Financial matters  |  23 Feb 2021

Christchurch City Council’s draft 10-year budget lays the foundation for the city’s continued growth and will ensure the core infrastructure that residents rely on is kept in good condition, says Mayor Lianne Dalziel.

Today, the Council agreed in principle to adopt the Draft 2021-31 Long Term Plan and release it for public consultation. It will not be formally adopted until 4 March, pending audit approval.

“While we have worked hard to find savings and to keep costs down for the ratepayers, we have chosen not to take the austerity path in this draft LTP. We do not want to slow down our economic and social recovery, nor do we want to put our services and the condition of our assets at risk by significantly reducing budgets,’’ the Mayor says.

“It is a forward-looking budget that continues to balance the need to be financially prudent while ensuring we maintain our infrastructure in good condition.

“We are continuing to invest in protecting and upgrading our water networks – drinking water, stormwater and waste water. We are investing in roads and transport infrastructure. We’re focusing on maintaining and improving the condition of our existing roads, footpaths and cycleways because residents have told us that’s important to them.

“We also want to give people better options for getting around, whether by car, public transport, on foot or on a bike or scooter. The safety of our networks is also a priority,’’ the Mayor says.

The draft budget includes provision for:

  • Core capital spending of $400 million in the first year, $420 million in the second year and $443 million in the third year. For the remaining seven years of the 2021-31 Long Term Plan, the core capital spend will increase to between $500 million and $550 million a year. A significant portion of that spending is investment in water and transport infrastructure.
  • $253 million for the Council’s contribution to the development of the Canterbury Multi-Use Arena and the remaining $21.1 million of the Council’s total contribution of $151.3 million for the Metro Sports Facility.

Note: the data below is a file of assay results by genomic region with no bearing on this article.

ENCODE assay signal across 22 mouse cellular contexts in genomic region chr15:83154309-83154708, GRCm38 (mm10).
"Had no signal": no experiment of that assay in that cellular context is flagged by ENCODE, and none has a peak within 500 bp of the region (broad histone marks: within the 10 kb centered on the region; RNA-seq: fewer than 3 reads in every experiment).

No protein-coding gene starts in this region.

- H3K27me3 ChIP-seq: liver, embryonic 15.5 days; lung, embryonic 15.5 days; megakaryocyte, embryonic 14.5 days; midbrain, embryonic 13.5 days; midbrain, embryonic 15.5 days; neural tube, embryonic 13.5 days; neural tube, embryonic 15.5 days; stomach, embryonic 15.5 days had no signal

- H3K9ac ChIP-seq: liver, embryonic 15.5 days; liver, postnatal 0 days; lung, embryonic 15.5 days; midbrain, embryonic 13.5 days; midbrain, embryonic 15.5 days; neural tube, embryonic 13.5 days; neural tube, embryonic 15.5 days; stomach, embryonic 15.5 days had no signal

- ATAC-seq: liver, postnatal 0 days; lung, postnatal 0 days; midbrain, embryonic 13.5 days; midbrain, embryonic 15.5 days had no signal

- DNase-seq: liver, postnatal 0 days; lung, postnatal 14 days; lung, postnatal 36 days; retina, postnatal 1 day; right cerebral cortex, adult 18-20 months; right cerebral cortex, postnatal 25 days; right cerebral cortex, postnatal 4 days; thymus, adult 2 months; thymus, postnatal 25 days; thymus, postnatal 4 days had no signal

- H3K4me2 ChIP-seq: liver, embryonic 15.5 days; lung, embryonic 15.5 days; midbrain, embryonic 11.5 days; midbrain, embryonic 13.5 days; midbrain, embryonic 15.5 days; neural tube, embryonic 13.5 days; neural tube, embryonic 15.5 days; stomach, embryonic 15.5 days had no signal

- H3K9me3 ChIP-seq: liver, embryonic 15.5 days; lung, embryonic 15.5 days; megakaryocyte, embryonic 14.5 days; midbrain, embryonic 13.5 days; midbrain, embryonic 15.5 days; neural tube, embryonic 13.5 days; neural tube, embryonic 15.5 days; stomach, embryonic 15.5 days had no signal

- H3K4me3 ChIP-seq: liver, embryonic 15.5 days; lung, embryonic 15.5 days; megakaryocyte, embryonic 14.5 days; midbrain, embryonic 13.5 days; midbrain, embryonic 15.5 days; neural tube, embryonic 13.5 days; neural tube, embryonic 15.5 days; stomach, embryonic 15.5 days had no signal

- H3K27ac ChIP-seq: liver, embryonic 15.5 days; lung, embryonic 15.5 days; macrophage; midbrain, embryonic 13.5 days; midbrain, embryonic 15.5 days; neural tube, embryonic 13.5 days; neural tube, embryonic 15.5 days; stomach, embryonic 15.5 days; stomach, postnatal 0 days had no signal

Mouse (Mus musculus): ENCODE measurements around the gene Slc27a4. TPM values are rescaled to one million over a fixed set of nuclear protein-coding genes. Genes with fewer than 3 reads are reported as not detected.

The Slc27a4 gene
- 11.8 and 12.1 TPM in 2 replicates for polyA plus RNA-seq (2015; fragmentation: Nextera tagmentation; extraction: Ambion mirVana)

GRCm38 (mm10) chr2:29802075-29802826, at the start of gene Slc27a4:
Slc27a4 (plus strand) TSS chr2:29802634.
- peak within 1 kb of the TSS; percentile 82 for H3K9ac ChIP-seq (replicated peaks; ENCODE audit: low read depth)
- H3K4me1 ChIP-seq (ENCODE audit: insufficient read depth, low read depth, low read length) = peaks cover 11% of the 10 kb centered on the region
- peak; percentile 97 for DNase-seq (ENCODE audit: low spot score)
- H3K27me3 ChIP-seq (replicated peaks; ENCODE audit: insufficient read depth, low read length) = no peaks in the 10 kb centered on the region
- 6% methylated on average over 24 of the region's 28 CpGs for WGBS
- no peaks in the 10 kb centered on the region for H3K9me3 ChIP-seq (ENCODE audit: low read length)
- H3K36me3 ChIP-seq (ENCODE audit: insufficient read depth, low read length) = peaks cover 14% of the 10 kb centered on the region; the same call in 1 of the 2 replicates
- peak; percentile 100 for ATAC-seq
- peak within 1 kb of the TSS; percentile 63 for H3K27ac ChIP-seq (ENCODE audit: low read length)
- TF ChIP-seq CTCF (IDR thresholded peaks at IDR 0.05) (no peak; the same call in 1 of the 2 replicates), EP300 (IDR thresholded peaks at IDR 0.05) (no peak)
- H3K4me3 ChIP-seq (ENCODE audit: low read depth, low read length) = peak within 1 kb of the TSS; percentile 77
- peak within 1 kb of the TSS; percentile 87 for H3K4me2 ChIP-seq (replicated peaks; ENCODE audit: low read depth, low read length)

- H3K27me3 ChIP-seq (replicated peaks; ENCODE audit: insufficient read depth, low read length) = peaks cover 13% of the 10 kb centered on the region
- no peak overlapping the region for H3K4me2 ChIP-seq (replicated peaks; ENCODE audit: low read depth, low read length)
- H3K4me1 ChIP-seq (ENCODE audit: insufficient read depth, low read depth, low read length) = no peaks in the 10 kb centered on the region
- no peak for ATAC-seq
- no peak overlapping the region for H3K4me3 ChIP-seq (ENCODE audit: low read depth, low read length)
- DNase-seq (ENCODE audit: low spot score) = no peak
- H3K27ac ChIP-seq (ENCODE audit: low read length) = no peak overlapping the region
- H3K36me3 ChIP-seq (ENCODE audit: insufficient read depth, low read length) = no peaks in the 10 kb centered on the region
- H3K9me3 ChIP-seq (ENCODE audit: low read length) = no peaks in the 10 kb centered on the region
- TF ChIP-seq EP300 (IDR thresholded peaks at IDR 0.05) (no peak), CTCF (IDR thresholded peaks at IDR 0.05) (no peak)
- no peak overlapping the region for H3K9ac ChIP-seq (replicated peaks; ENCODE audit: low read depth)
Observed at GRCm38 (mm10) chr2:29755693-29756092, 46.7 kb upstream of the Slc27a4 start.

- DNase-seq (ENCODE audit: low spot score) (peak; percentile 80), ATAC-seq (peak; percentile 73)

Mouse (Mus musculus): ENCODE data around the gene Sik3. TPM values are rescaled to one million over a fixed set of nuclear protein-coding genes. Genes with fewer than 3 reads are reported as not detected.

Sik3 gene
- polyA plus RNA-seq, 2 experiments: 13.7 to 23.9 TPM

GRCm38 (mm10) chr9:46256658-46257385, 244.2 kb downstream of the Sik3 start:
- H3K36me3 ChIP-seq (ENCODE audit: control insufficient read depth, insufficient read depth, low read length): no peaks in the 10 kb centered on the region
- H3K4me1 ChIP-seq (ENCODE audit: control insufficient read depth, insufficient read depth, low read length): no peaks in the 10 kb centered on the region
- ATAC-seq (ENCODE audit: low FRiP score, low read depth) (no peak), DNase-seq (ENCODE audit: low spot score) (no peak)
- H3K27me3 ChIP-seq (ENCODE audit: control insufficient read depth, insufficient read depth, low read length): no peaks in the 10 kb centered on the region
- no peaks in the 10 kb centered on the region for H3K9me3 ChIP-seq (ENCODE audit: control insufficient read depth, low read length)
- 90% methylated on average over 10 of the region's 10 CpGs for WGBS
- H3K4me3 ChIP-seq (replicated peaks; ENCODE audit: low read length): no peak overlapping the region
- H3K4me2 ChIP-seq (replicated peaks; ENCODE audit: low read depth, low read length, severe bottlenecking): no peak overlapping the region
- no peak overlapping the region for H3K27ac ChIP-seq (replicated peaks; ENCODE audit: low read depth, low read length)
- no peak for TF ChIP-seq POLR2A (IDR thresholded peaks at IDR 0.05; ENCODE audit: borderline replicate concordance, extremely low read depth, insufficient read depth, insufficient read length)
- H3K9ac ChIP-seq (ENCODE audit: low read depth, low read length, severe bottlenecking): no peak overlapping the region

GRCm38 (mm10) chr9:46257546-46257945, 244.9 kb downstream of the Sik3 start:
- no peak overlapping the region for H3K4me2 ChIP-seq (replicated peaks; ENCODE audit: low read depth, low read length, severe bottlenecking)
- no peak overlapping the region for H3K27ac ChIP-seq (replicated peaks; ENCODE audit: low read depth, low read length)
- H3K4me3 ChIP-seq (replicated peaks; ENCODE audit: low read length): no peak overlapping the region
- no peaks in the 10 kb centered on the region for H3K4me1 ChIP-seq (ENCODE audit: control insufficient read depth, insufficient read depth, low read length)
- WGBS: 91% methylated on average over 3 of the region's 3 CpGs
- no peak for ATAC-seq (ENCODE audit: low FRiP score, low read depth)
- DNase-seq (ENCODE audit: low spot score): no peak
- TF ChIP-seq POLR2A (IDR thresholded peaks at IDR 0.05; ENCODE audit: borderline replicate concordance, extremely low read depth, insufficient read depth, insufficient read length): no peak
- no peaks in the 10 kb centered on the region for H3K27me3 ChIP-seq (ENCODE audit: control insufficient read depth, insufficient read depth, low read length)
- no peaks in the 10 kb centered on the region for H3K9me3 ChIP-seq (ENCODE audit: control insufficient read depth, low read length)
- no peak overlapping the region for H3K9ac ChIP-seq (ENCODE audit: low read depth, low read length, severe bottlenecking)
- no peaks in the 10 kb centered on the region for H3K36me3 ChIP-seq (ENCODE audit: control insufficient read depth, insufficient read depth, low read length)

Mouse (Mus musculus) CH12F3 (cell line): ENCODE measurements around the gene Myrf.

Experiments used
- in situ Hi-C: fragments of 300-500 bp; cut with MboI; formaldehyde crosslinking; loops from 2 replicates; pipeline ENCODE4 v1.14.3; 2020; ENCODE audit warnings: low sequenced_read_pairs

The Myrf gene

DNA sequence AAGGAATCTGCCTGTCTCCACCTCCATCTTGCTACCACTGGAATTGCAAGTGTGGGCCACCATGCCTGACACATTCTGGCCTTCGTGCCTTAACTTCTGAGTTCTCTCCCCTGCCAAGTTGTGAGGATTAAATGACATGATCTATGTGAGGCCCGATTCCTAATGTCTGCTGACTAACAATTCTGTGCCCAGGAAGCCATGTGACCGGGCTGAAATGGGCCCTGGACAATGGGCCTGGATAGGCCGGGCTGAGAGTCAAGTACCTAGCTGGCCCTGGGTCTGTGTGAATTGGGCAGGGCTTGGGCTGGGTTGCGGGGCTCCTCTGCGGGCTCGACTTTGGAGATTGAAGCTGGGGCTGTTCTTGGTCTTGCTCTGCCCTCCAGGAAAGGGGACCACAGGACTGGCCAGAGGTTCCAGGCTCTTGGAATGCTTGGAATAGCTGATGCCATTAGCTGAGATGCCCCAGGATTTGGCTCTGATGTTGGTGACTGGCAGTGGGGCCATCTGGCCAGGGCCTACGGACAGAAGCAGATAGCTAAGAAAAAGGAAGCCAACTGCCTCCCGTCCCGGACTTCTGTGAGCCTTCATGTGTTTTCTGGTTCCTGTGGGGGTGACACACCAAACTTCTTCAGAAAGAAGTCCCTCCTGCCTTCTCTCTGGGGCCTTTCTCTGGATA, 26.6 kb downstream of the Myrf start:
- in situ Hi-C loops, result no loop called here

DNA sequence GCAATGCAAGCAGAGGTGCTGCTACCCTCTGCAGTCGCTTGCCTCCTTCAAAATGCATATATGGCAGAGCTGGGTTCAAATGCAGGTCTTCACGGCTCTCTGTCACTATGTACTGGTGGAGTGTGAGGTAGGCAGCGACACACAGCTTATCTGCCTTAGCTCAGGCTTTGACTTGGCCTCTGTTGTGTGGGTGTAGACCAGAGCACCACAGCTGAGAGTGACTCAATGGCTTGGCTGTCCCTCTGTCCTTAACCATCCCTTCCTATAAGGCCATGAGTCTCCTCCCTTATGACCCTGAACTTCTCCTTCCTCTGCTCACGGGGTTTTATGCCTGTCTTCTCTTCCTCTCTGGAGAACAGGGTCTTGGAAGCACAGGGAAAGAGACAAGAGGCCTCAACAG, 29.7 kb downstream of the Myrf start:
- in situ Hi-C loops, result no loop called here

• $5.6 billion over 10 years to cover the city’s operating costs.

To help pay for that spending, the draft budget includes proposals for:

  • An average residential rate increase of 5 per cent for an average-valued house ($506,608) for the 2021/22 financial year – an increase that equates to an extra $142.25 a year or $2.74 a week.
  • An average rate increase of 5.91 per cent for commercial property owners and 5.83 per cent for remote rural properties that currently pay land drainage rates.
  • The introduction of an excess water use targeted rate for households that use significantly more water than the average household.
  • Several targeted rates, including one to help fund the restoration of heritage buildings and one specifically for The Arts Centre Te Matatiki Toi Ora.

The draft budget also includes proposals for:

  • Reduced opening hours at city libraries.
  • The closure of the Riccarton Road Bus Lounge.

Mayor Dalziel says she is conscious that the COVID-19 pandemic has affected not only the Council’s finances but also those of city residents and businesses.

“The recommendations in this Draft LTP reflect the need to provide reliable, quality infrastructure and services that support the city’s growth.They also reflect the need to keep rates, fees and charges affordable, provide value for money, and build financial resilience.

“As always, it is a balancing act and I’m looking forward to hearing the public’s feedback on whether we have that balance right,’’ the Mayor says.

Public consultation on the Draft 2021-31 Long Term Plan will run from Friday 12 March to Sunday 18 April.